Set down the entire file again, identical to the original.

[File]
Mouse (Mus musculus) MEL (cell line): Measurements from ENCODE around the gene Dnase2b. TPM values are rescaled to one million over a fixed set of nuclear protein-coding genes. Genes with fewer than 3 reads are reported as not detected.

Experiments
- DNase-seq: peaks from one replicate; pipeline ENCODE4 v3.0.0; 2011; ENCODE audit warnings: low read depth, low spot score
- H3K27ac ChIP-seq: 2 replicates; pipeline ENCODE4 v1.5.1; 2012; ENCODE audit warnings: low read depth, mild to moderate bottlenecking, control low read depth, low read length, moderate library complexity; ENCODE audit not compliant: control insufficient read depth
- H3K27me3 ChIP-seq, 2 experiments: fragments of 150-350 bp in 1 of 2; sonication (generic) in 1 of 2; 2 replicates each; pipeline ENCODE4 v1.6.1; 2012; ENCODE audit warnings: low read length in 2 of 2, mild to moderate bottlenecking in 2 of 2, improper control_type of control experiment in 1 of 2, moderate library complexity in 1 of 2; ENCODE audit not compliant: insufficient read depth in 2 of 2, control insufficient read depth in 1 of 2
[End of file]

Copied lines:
Mouse (Mus musculus) MEL (cell line): Measurements from ENCODE around the gene Dnase2b. TPM values are rescaled to one million over a fixed set of nuclear protein-coding genes. Genes with fewer than 3 reads are reported as not detected.

Experiments
- DNase-seq: peaks from one replicate; pipeline ENCODE4 v3.0.0; 2011; ENCODE audit warnings: low read depth, low spot score
- H3K27ac ChIP-seq: 2 replicates; pipeline ENCODE4 v1.5.1; 2012; ENCODE audit warnings: low read depth, mild to moderate bottlenecking, control low read depth, low read length, moderate library complexity; ENCODE audit not compliant: control insufficient read depth
- H3K27me3 ChIP-seq, 2 experiments: fragments of 150-350 bp in 1 of 2; sonication (generic) in 1 of 2; 2 replicates each; pipeline ENCODE4 v1.6.1; 2012; ENCODE audit warnings: low read length in 2 of 2, mild to moderate bottlenecking in 2 of 2, improper control_type of control experiment in 1 of 2, moderate library complexity in 1 of 2; ENCODE audit not compliant: insufficient read depth in 2 of 2, control insufficient read depth in 1 of 2